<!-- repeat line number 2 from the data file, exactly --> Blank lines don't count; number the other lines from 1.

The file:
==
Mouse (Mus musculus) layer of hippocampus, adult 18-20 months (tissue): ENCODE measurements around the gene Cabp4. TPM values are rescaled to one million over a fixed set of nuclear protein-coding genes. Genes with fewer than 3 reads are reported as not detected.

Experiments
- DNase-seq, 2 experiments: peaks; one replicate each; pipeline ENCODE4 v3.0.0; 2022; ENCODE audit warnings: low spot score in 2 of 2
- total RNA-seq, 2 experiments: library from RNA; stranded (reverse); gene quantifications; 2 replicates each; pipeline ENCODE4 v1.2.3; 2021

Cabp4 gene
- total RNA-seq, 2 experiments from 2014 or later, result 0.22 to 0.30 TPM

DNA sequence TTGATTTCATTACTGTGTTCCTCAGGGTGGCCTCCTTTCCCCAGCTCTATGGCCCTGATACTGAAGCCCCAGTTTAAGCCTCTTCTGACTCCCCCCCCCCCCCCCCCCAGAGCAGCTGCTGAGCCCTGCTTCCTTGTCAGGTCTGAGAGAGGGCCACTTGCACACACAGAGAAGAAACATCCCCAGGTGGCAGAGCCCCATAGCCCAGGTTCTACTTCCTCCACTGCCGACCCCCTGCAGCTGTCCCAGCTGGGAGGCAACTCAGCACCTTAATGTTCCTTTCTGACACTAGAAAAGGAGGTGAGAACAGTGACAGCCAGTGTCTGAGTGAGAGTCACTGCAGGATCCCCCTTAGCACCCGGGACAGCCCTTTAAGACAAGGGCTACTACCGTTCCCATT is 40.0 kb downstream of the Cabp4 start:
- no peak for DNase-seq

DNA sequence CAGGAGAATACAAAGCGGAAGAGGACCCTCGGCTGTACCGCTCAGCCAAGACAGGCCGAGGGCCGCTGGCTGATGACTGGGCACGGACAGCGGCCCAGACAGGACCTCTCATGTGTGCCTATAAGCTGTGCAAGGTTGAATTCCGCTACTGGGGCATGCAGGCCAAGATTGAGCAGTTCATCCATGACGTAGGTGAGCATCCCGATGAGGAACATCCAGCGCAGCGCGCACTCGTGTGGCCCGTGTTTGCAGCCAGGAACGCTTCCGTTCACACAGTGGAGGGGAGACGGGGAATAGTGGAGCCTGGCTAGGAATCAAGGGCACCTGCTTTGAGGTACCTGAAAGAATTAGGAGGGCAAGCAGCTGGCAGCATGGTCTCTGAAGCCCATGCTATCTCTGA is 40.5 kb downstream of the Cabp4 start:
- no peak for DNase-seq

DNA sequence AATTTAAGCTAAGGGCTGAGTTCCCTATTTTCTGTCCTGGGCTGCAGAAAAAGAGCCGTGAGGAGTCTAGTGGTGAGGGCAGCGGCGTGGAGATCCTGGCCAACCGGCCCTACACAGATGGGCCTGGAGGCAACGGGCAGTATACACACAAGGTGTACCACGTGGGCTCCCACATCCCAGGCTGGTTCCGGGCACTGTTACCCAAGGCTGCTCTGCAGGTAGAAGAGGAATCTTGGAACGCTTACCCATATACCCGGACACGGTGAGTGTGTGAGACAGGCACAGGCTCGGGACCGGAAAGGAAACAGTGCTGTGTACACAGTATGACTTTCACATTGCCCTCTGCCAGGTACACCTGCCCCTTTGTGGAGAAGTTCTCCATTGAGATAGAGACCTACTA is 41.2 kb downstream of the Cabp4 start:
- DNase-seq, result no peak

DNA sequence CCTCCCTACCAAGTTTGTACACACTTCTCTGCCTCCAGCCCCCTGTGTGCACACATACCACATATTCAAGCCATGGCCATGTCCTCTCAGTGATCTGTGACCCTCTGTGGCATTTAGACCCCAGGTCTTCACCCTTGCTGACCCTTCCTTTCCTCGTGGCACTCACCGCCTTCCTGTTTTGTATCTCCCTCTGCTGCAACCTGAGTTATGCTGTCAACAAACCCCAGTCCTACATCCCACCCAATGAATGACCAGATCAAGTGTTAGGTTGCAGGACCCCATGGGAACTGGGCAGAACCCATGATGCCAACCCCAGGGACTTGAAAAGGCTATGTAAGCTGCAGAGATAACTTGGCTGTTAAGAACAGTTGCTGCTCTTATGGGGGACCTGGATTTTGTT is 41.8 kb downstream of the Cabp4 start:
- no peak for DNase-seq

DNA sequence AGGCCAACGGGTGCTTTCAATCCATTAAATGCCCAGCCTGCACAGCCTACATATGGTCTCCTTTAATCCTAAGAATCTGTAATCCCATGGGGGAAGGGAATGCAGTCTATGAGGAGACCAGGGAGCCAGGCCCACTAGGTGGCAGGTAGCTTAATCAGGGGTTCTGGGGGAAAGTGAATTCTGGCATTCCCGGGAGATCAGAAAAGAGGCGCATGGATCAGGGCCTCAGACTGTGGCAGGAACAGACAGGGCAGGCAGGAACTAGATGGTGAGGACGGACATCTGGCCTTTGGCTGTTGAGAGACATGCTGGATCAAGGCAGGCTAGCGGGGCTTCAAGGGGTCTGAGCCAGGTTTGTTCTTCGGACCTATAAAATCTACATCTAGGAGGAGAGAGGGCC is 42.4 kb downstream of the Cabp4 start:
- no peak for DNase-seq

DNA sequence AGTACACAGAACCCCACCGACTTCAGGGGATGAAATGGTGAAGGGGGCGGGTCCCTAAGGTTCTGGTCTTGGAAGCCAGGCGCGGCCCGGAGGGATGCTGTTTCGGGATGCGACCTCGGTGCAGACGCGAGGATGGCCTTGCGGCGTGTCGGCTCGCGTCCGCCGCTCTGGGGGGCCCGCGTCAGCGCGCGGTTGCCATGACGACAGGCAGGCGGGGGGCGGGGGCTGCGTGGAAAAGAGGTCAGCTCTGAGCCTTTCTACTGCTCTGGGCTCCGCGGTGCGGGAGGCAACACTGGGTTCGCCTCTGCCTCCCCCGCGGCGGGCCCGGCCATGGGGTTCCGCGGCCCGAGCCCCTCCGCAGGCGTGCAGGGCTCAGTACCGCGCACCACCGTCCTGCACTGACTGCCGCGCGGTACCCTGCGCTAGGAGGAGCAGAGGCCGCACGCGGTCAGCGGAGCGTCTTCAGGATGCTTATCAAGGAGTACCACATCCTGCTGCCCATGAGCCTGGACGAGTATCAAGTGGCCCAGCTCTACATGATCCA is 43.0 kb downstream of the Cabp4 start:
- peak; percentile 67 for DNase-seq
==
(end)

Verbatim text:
Experiments